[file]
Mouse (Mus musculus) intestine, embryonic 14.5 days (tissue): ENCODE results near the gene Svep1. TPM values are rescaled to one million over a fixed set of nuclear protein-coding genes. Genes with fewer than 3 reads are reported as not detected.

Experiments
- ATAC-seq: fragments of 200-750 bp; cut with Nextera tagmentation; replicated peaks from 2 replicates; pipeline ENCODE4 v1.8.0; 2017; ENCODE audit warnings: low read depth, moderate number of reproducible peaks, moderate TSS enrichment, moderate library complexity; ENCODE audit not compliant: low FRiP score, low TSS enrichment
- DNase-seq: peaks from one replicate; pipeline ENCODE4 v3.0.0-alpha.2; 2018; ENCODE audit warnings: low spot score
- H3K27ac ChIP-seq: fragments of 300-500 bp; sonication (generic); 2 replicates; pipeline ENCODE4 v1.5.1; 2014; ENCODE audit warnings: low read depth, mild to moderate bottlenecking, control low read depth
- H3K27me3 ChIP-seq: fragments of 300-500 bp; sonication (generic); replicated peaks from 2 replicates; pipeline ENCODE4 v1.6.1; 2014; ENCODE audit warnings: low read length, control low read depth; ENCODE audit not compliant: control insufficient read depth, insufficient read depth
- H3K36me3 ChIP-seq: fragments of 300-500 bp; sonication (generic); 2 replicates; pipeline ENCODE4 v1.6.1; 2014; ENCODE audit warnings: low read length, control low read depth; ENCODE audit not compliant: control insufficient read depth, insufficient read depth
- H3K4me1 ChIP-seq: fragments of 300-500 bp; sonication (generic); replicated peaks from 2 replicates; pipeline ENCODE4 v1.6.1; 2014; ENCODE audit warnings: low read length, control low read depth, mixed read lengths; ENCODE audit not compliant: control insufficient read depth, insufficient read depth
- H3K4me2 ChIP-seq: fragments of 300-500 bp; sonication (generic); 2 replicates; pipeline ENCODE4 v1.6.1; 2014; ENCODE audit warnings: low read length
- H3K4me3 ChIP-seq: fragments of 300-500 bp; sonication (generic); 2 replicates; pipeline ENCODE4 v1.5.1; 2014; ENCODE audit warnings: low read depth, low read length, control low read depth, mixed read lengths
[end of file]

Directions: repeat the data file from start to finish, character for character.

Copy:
Mouse (Mus musculus) intestine, embryonic 14.5 days (tissue): ENCODE results near the gene Svep1. TPM values are rescaled to one million over a fixed set of nuclear protein-coding genes. Genes with fewer than 3 reads are reported as not detected.

Experiments
- ATAC-seq: fragments of 200-750 bp; cut with Nextera tagmentation; replicated peaks from 2 replicates; pipeline ENCODE4 v1.8.0; 2017; ENCODE audit warnings: low read depth, moderate number of reproducible peaks, moderate TSS enrichment, moderate library complexity; ENCODE audit not compliant: low FRiP score, low TSS enrichment
- DNase-seq: peaks from one replicate; pipeline ENCODE4 v3.0.0-alpha.2; 2018; ENCODE audit warnings: low spot score
- H3K27ac ChIP-seq: fragments of 300-500 bp; sonication (generic); 2 replicates; pipeline ENCODE4 v1.5.1; 2014; ENCODE audit warnings: low read depth, mild to moderate bottlenecking, control low read depth
- H3K27me3 ChIP-seq: fragments of 300-500 bp; sonication (generic); replicated peaks from 2 replicates; pipeline ENCODE4 v1.6.1; 2014; ENCODE audit warnings: low read length, control low read depth; ENCODE audit not compliant: control insufficient read depth, insufficient read depth
- H3K36me3 ChIP-seq: fragments of 300-500 bp; sonication (generic); 2 replicates; pipeline ENCODE4 v1.6.1; 2014; ENCODE audit warnings: low read length, control low read depth; ENCODE audit not compliant: control insufficient read depth, insufficient read depth
- H3K4me1 ChIP-seq: fragments of 300-500 bp; sonication (generic); replicated peaks from 2 replicates; pipeline ENCODE4 v1.6.1; 2014; ENCODE audit warnings: low read length, control low read depth, mixed read lengths; ENCODE audit not compliant: control insufficient read depth, insufficient read depth
- H3K4me2 ChIP-seq: fragments of 300-500 bp; sonication (generic); 2 replicates; pipeline ENCODE4 v1.6.1; 2014; ENCODE audit warnings: low read length
- H3K4me3 ChIP-seq: fragments of 300-500 bp; sonication (generic); 2 replicates; pipeline ENCODE4 v1.5.1; 2014; ENCODE audit warnings: low read depth, low read length, control low read depth, mixed read lengths